Director Johannes Roberts on 47 Meters Down

Check out my talk with 47 Meters Down director Johannes Roberts from Filmmaker Magazine. The film sneakily made over $40 million at the box office after initially being set for a straight-to DVD release. In fact, the DVDs were made, shipped, and even ended up on a few store shelves before they were pulled in favor of a theatrical release.

Here’s a few quotes from the story:

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Interviews with nominees from the 2017 Academy Awards

The nominations for the 89th Academy Awards were announced today and I’ve been lucky enough to interview a few of those honored this year. Here are the links:

Arrival screenwriter Eric Heisserer (for Creative Screenwriting)
La La Land cinematographer Linus Sandgren (for Filmmaker Magazine)
Lion cinematographer Greig Fraser (for Filmmaker Magazine)
Moonlight cinematographer James Laxton (for Filmmaker Magazine)

Interview: Gotham cinematographer Crescenzo Notarile

Check out this interview I did for Filmmaker Magazine with Emmy-nominated Gotham cinematographer Crescenzo Notarile ahead of tonight’s Season 3 premiere on Fox. Notarile talks about Gotham’s signature style, the challenges of hiding lights from the show’s wide-angle lenses, and what he learned from working on Sergio Leone’s Once Upon a Time in America.

Here’s Notarile on Once Upon a Time in America cinematographer Tonino Delli Colli.

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An interview with Swiss Army Man cinematographer Larkin Seiple

Here’s a link to an interview I did with Swiss Army Man cinematographer Larkin Seiple for Filmmaker Magazine. And here’s a quick sample of Larkin talking about working with the various animal critters in the film:

Filmmaker: Do you have any horror stories about the bear or the raccoons?

Seiple: The raccoons were good. I believe their names were Boris and Natasha. Raccoons can really only either grab something or run away and each of the raccoons had a specific move that it could do. So they weren’t too bad, we just had to do a lot of takes and they were constantly trying to escape, which made the owners nervous because we were in a giant forest.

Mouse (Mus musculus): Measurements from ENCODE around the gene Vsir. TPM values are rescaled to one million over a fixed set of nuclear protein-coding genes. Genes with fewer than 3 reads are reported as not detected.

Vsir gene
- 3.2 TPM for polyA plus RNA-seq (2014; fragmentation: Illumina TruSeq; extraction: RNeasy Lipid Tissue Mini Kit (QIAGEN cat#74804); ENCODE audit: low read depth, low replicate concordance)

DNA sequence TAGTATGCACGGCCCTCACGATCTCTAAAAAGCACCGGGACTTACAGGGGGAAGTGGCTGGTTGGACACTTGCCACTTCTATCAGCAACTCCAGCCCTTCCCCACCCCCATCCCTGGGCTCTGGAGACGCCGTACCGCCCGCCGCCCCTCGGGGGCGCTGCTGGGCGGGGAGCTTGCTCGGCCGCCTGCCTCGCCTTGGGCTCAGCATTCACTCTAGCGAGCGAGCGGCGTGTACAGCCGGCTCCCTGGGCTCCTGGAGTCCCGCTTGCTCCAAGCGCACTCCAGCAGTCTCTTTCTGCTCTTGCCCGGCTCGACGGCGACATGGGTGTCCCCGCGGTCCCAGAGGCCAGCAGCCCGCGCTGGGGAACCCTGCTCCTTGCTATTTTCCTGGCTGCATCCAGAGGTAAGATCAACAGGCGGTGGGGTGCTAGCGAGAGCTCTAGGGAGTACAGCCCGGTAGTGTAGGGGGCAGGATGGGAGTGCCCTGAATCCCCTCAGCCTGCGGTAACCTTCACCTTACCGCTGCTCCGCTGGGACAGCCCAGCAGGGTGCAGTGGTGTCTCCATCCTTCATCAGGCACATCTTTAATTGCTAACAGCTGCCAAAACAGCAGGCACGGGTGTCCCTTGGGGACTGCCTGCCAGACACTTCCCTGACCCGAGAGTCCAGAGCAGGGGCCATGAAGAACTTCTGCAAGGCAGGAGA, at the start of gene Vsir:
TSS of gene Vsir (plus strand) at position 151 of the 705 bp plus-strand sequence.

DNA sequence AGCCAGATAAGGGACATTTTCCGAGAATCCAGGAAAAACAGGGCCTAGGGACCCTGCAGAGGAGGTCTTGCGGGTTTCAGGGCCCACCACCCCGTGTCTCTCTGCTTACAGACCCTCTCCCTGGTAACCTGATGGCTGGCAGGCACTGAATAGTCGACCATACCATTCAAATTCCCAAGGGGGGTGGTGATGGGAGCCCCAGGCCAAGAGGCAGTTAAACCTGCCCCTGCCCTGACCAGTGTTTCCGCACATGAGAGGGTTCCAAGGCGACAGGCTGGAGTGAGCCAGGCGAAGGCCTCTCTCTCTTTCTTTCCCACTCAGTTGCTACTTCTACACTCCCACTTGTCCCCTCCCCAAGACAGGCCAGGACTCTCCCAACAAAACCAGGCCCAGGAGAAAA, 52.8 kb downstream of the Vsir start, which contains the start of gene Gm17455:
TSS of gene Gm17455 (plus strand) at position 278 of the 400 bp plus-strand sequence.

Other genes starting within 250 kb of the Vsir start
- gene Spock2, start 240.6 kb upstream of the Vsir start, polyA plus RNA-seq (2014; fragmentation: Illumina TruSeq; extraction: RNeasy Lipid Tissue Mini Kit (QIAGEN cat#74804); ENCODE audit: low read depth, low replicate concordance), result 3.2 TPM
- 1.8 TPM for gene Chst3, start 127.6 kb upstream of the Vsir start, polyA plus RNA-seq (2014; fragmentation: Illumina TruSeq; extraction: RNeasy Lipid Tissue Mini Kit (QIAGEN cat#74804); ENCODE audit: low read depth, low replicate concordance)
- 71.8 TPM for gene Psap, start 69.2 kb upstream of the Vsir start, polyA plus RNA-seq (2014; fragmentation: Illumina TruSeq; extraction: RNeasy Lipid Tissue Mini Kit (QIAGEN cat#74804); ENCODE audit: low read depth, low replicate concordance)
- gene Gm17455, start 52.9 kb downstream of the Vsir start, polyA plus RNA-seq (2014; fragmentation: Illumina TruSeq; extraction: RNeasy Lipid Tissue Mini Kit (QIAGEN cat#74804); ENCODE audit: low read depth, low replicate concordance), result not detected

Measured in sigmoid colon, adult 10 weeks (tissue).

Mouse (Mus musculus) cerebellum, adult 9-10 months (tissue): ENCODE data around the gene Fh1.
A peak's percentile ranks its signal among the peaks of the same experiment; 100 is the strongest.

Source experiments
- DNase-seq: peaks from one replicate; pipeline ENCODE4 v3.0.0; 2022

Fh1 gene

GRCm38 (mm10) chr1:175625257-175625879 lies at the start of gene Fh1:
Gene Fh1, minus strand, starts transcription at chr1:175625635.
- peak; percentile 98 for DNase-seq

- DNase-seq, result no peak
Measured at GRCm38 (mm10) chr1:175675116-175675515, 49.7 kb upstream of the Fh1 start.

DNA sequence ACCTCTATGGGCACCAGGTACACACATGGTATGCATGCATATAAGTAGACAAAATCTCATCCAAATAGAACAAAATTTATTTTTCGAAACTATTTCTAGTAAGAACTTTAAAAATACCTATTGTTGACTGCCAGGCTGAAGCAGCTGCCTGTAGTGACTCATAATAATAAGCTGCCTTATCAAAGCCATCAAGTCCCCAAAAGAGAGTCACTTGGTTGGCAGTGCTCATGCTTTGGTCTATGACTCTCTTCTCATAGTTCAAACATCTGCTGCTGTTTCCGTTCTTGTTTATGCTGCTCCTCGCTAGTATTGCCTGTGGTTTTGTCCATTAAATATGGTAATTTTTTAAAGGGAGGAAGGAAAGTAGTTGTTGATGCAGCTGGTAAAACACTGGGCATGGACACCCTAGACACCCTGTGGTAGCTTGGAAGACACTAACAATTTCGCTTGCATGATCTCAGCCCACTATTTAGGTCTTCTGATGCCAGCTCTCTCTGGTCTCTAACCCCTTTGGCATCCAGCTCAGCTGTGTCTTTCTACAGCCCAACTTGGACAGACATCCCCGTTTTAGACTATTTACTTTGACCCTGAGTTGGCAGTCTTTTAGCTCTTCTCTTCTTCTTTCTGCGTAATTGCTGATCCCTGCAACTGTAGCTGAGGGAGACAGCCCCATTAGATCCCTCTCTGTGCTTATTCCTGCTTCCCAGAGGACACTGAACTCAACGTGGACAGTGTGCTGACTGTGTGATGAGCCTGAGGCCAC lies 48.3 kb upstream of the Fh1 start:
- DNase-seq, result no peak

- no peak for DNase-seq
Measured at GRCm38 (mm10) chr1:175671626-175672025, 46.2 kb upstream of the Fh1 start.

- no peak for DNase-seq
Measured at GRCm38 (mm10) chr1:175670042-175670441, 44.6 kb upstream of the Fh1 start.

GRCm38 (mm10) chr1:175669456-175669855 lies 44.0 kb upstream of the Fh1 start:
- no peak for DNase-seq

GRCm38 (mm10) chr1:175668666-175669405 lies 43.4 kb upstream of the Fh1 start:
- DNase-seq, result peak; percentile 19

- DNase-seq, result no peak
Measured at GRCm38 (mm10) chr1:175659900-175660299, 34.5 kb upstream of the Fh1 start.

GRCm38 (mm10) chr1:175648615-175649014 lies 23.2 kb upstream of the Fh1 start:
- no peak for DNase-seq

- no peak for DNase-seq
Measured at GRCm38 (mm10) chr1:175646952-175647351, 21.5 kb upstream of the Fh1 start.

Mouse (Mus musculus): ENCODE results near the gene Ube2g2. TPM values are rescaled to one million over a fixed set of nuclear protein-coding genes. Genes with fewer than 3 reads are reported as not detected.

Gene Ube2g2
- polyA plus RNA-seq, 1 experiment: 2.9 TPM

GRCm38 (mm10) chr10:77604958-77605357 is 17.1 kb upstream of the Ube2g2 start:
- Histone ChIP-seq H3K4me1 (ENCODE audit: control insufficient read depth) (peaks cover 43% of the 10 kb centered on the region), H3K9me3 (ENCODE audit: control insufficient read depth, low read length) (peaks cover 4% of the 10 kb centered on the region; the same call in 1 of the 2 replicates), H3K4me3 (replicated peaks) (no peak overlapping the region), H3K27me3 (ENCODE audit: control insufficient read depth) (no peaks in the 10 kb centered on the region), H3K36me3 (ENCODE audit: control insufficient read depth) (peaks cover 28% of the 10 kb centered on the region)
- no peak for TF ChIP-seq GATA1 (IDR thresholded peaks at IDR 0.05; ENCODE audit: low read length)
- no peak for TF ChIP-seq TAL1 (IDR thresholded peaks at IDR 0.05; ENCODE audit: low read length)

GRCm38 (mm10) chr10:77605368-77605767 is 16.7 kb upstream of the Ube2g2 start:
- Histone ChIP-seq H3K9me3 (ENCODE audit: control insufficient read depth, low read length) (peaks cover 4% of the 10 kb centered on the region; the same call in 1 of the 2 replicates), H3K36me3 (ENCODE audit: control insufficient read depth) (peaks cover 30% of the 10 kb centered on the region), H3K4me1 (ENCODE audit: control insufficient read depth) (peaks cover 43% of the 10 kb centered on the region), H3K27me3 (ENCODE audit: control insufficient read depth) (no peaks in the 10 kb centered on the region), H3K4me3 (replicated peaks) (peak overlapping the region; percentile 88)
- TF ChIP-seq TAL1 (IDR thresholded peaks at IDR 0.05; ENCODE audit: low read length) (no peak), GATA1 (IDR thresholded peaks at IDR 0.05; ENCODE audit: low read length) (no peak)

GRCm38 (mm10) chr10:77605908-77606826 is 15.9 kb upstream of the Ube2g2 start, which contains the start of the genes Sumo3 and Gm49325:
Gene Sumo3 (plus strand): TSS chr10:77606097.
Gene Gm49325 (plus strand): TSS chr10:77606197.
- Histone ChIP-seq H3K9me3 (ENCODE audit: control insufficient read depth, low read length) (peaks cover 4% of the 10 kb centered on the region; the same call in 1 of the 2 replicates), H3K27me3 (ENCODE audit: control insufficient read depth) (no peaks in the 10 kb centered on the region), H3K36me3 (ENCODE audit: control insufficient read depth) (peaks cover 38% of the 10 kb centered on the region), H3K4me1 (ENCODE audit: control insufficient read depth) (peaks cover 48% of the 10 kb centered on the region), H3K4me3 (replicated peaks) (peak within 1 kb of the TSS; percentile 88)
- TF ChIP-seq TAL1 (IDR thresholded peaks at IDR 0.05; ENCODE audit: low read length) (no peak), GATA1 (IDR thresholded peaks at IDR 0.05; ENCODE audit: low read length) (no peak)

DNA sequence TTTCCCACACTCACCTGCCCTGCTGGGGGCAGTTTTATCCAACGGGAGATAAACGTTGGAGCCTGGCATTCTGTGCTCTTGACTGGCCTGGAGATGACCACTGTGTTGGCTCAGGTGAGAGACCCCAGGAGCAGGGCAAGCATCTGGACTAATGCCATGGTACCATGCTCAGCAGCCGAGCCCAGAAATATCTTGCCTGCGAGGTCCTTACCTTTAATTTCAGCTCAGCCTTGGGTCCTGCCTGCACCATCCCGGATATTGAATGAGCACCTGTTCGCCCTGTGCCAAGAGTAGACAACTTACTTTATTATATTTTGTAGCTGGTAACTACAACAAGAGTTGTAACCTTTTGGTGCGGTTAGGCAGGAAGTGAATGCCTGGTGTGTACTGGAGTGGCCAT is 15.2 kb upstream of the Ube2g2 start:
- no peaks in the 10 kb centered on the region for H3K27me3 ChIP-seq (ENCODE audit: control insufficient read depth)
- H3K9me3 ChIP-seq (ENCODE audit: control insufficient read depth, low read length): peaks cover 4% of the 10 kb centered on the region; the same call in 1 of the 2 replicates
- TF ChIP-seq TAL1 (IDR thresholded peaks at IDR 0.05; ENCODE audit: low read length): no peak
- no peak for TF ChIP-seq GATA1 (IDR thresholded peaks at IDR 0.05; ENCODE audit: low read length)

The bear was challenging to shoot in that we didn’t have a lot of time with it. We had to set up an electric fence around the bear wherever we were shooting just in case something went wrong, which is nerve-wracking to shoot any sequence where you’re surrounded by an electric fence for your protection. The owners also seemed a little intimidated by the bear. (laughs) They looked very nervous when he wasn’t in the cage. Its main lure was ice cream sandwiches. They would throw five or ten of them back into his cage whenever they finished a take. He loved them. The bear’s name was Tag and he was very sweet but you could hear him rolling around in the cage and you thought, “My god, how much does he weigh?” The suspension on the truck was just shaking.

Interview: Forsaken director Jon Cassar

The reformed gunfighter unable to escape his past. The greedy land baron. The gentleman hired gun with his own code of ethics. In the 1950s, these were among the most familiar tropes of the Western genre, repeated ad infinitum in an era when oaters dominated prime time television and filmmakers such as John Ford, Budd Boetticher, Delmer Daves, and Anthony Mann cranked out horse operas at the pace of one per year.

Those days are long gone, distant enough that the archetypes in a nostalgic Western such as Forsaken feel as welcomingly familiar as slipping on an old pair of boots. In Forsaken – now out on VOD and in select theaters – Kiefer Sutherland is the reluctant gunfighter, Brian Cox the greedy land baron, and Michael Wincott the genteel mercenary. Eager to leave behind his violent past and reconcile with his preacher father (Donald Sutherland), Kiefer’s John Henry Clayton heads home to Wyoming only to find the town’s farmers being forced off their land. Anyone who knows their Randolph Scotts from their Ben Johnsons can guess that Sutherland’s six-shooters won’t stay holstered for long.

Forsaken marks the feature film directorial debut of Jon Cassar following a 30-year career in television, highlighted by his Emmy-winning work as director and producer on Fox’s 24. Cassar spoke to Deep Fried Movies about making that leap. Continue Reading ›